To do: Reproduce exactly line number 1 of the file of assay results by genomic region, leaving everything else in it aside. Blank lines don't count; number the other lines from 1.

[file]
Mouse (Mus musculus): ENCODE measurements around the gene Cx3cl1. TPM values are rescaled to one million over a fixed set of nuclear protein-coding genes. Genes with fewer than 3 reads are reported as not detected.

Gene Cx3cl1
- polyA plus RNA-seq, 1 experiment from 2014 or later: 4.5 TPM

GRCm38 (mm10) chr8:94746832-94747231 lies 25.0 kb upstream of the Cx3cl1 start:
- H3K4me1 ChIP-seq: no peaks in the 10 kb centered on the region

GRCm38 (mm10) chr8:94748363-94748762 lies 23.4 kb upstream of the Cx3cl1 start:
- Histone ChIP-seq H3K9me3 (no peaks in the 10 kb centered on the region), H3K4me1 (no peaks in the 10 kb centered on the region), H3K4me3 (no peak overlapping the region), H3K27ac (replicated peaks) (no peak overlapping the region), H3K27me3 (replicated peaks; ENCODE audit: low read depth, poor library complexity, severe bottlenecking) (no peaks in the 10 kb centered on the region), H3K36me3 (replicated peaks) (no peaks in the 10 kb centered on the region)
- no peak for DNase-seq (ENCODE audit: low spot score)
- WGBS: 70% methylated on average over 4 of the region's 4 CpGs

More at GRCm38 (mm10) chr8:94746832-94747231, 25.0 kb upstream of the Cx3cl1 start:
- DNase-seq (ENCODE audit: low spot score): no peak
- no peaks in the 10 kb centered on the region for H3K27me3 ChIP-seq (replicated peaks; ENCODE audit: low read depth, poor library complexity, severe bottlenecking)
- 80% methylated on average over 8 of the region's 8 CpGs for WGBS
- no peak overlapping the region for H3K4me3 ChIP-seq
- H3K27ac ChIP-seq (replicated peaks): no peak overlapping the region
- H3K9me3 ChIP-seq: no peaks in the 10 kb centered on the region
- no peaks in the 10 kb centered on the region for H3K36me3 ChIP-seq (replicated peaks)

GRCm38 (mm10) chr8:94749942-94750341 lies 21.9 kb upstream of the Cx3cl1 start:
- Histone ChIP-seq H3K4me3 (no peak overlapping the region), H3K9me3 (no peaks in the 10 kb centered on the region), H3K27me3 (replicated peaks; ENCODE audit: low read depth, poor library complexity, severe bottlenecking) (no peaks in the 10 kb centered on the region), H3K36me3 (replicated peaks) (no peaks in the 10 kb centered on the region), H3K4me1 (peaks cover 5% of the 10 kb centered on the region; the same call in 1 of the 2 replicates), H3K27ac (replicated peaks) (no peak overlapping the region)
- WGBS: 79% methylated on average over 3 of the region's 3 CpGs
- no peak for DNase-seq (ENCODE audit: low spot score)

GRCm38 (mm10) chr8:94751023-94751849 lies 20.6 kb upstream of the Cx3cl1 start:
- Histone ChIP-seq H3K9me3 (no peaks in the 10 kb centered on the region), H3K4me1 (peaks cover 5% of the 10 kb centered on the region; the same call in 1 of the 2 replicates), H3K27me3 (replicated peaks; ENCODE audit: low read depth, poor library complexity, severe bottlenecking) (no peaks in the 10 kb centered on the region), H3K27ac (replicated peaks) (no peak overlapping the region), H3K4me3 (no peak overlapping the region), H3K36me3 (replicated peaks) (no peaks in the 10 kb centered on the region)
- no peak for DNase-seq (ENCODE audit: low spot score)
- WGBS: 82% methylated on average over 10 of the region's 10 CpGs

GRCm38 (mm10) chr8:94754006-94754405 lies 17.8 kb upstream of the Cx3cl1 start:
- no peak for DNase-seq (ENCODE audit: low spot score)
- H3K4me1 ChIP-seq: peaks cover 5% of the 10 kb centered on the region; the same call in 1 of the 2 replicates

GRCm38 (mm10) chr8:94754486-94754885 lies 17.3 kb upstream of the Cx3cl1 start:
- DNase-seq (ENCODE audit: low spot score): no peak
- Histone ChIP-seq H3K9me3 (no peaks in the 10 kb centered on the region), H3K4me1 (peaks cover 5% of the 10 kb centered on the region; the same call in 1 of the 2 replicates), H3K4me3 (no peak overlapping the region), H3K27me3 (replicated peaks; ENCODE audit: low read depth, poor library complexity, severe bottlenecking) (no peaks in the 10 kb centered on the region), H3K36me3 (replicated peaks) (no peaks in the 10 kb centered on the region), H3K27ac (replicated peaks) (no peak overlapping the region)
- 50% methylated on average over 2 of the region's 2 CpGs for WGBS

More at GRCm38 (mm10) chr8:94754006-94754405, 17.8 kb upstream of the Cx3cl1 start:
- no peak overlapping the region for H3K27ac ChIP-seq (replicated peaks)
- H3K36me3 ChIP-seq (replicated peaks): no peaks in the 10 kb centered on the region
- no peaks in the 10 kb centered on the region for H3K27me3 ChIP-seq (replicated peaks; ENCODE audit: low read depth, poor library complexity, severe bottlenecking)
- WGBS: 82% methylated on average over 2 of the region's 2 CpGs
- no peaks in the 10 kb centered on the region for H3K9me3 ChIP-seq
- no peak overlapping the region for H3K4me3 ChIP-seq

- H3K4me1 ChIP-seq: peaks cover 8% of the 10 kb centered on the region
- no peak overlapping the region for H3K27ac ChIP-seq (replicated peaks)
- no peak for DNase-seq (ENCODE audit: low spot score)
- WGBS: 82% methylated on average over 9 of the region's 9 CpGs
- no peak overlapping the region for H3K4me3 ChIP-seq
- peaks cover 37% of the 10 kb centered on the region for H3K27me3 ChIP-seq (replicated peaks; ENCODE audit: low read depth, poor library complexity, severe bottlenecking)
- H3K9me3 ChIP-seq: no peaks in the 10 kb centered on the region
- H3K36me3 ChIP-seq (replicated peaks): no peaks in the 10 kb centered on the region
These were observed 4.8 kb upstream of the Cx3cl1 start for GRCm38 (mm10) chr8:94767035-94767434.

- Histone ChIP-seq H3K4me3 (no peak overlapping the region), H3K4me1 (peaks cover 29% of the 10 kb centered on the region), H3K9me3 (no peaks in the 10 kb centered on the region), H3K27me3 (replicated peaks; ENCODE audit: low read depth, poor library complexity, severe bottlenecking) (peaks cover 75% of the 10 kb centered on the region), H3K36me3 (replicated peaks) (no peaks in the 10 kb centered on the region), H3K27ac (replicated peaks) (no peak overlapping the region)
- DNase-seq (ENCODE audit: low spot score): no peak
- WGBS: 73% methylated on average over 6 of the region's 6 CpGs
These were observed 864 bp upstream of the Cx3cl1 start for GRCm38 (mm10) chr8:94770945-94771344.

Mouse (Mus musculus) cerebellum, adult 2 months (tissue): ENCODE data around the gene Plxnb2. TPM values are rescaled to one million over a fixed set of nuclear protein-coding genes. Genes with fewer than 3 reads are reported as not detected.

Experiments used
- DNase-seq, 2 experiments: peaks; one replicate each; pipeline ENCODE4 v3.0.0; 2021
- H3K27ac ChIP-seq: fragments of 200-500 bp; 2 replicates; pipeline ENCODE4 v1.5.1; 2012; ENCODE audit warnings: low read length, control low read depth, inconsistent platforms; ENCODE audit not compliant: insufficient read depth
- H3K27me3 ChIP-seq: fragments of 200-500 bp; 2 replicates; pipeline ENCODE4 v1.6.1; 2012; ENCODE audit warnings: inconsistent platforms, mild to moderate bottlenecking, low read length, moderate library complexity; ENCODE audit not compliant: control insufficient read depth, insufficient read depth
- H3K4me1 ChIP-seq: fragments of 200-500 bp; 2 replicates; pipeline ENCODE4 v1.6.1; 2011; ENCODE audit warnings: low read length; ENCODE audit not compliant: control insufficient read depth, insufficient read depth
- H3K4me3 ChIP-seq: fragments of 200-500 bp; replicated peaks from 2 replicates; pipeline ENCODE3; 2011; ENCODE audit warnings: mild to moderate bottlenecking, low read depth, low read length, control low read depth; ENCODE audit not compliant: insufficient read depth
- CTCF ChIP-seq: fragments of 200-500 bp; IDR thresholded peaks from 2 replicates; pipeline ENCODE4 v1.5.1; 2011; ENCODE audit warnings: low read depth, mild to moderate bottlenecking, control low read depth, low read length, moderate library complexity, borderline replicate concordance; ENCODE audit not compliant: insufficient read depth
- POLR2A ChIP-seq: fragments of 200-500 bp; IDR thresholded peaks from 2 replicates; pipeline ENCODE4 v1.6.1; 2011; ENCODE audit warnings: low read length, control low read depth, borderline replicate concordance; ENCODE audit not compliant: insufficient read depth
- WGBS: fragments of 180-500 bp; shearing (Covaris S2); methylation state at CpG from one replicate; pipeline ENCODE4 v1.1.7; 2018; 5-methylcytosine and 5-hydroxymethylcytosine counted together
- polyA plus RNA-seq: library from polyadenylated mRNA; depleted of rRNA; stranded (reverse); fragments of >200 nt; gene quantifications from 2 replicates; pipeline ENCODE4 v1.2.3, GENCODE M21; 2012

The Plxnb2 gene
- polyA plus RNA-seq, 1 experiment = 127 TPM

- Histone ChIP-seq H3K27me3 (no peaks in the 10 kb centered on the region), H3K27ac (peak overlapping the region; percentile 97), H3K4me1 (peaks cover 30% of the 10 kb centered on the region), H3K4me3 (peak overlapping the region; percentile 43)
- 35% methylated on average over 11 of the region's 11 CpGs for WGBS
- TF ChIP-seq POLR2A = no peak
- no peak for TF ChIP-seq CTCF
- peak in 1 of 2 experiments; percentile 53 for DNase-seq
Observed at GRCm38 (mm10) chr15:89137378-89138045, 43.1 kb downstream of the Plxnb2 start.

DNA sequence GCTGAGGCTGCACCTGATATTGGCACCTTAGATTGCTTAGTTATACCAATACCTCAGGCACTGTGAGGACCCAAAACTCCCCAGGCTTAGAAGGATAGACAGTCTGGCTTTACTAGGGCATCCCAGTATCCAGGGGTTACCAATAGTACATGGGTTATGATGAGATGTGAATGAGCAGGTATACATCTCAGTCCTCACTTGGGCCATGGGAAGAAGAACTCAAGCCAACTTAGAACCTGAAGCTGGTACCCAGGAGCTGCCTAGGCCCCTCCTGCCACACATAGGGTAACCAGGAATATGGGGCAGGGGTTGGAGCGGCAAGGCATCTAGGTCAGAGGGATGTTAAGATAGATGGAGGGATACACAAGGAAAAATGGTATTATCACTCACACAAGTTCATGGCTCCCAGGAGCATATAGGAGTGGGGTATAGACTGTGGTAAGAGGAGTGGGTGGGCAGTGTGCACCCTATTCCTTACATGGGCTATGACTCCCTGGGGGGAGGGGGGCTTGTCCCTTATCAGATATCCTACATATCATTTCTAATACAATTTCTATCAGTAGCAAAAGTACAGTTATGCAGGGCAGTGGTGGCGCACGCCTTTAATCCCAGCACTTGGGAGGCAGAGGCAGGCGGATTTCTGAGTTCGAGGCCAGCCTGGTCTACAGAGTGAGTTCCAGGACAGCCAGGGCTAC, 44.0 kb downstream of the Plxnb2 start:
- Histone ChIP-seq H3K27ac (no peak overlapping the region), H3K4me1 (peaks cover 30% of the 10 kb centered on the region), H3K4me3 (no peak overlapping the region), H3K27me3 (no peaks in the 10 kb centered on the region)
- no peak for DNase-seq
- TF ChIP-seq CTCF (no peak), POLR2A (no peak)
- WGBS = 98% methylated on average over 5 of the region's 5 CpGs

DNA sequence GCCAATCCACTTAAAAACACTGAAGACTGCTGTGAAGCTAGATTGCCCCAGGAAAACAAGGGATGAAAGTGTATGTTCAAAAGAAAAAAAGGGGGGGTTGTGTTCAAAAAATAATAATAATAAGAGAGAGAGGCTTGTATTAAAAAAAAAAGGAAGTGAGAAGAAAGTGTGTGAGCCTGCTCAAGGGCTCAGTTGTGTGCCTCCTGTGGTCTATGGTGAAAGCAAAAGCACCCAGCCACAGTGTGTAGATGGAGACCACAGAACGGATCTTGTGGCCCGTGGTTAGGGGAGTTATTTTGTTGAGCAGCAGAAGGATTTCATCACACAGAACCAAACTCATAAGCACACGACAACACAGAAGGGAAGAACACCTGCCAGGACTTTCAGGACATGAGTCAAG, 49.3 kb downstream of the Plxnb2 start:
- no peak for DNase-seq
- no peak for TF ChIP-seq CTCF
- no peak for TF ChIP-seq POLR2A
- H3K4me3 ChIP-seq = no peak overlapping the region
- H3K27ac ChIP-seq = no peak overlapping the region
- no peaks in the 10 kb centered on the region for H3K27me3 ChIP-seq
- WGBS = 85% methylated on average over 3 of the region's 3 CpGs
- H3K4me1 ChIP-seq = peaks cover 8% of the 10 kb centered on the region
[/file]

Mouse (Mus musculus): ENCODE measurements around the gene Cx3cl1. TPM values are rescaled to one million over a fixed set of nuclear protein-coding genes. Genes with fewer than 3 reads are reported as not detected.